Dan Geddings: Adrianna's buck


The rifle was in her hands now, and she could feel her heart beating. The excitement of the moment was almost overwhelming. Adrianna had only been an observer before. She had been many times with her dad and her brother. Now it was different. It was a buck, and she was the shooter.

Her brother, John Martin, was at her side. He reminded her to breathe, to calm down and squeeze the trigger slowly. At the shot, the deer just stood there for a moment. Then, it turned and ran out into the field. It stopped, then began walking toward the wood line.

Adri was shooting her dad's gun, a 243, and felt that something was wrong with the rifle. She had been practicing and knew that she was a good shot, but the deer had shown no sign of being hit. John Martin knew that she was excited and had seen her shaking before the shot. He thought that the shot had went high. He knew his rifle was dead on, and he handed the 270 to Adrianna.

She had taken the first shot straight out the front window of the blind, when the buck was 60 or 70 yards away. Now the deer had walked to the right, and she had to move to the window on the right side to get another shot. The blind was a little tight, and it took some effort for them to get repositioned, but they managed. The buck stopped at the edge of the woods, and Adrianna got settled, found the buck in the scope and took another shot.

This time the deer put its head down and took off down the side of the field. It only went a short distance and dropped into the tall grass. Adrianna was elated!

Before the hunt, she had washed her camo clothes in scent-free detergent, but they had not dried thoroughly when John Martin came by to pick her up. She put the clothes in a bag and wore her "street" clothes to the woods. They parked on the edge of the woods and checked the wind direction before deciding which stand to hunt. They selected a tower stand about 300 yards away. John Martin gave his sister a set of camo coveralls to put on over her regular clothes. The coveralls were too large and bulky. Adrianna had worked up a sweat before they got to the stand.

They had been in the stand about an hour before the deer came out. It stopped in the corn pile and faced them straight on. They didn't have binoculars and thought it was a doe. Adrianna did not want to shoot a doe for her first deer. She wanted a buck. When John Martin looked at the deer through his scope, he could see that it was a four-point buck, and he urged Adri to take it. She wanted a bigger buck but realized this might be her best chance at a deer. They debated the situation for about 15 minutes, while the buck just stood there eating corn. Adri finally decided to take the shot.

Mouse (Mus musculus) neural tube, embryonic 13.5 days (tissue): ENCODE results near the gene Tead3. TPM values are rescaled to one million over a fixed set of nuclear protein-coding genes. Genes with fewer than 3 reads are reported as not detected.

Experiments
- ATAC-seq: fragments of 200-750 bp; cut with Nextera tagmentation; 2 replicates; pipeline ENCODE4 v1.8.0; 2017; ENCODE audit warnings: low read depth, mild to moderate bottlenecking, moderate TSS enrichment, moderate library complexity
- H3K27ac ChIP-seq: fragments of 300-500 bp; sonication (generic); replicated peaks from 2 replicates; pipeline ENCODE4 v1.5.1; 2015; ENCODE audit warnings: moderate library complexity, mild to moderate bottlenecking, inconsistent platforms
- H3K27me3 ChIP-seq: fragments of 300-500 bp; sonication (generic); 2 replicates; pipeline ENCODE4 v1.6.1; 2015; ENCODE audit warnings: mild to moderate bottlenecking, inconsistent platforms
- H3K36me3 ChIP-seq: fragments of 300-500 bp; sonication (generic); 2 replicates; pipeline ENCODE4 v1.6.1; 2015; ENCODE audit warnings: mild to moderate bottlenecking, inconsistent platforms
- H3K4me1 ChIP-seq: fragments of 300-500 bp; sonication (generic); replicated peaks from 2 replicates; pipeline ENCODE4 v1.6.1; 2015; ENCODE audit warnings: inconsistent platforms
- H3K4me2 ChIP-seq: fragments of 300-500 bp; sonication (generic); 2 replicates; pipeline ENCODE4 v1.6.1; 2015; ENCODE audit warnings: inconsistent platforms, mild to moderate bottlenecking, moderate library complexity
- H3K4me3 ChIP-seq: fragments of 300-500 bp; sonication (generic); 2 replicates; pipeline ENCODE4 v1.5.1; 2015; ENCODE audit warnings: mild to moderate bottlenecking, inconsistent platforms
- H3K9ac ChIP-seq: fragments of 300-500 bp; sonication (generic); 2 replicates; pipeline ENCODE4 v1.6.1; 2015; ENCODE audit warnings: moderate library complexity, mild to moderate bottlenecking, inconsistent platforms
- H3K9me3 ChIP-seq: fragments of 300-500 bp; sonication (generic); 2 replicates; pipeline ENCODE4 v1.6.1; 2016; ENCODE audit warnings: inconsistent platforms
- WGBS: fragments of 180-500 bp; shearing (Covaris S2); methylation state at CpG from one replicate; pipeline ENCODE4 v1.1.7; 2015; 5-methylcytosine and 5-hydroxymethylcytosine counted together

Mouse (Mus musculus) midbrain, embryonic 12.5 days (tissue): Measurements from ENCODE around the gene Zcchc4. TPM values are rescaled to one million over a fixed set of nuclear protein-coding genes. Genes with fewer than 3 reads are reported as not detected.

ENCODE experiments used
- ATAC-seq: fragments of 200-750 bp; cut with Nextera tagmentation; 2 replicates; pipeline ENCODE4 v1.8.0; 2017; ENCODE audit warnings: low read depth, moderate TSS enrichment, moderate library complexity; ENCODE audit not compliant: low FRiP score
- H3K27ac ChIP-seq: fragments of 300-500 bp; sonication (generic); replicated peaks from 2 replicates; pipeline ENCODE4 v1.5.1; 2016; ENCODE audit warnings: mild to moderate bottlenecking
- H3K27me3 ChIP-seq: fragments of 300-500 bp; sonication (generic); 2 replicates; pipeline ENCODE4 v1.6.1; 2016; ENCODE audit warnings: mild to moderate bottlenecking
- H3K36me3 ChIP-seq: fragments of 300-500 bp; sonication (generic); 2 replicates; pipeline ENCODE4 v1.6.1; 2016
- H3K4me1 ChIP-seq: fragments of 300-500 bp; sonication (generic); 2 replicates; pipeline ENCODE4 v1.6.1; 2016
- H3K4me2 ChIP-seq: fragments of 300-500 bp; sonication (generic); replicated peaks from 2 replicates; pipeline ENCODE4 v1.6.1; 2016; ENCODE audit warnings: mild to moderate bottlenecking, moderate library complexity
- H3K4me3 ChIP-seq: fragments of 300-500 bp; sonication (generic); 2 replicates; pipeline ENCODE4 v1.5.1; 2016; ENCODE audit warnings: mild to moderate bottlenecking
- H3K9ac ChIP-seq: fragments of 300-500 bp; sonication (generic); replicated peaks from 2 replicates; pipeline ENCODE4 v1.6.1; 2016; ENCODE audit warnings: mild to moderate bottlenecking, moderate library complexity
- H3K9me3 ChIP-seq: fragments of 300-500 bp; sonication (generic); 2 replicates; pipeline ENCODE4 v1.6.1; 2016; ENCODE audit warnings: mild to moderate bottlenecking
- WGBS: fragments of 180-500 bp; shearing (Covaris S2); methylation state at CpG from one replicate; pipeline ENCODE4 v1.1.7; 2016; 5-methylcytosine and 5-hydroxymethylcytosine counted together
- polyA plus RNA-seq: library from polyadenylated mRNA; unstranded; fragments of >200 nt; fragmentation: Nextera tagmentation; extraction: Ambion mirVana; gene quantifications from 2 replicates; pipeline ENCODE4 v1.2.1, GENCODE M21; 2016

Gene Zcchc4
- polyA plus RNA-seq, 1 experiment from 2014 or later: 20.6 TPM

Now they had a deer down, and Adrianna was anxious to go to it, but John Martin advised her to give it some time, to make sure it was down for good. The sun had gone down and the shadows were creeping across the field when they got down from the stand. They had a little trouble finding the deer out in the tall brown grass, but they finally spotted the white belly shining in the last light of the day.

John Martin left Adri in the gathering darkness with the deer while he went to get the truck. When he approached the truck, he could see eyes shining in the edge of the woods. At first, he thought it was raccoons or something small but realized it was a group of larger critters. His light finally illuminated a pack of coyotes. He pulled out his handgun and fired a shot into the air. They all ran but one. He aimed at that one and fired again. It ran.

Adrianna heard the shots ring out in the darkness and wondered what going on. She was relieved to see headlights coming, and John Martin drove right up to her and the deer. He told her about the coyotes as they loaded the deer. Adri didn't like the coyotes being around, but now, she had a buck.

Email Dan Geddings at cdgeddings@gmail.com.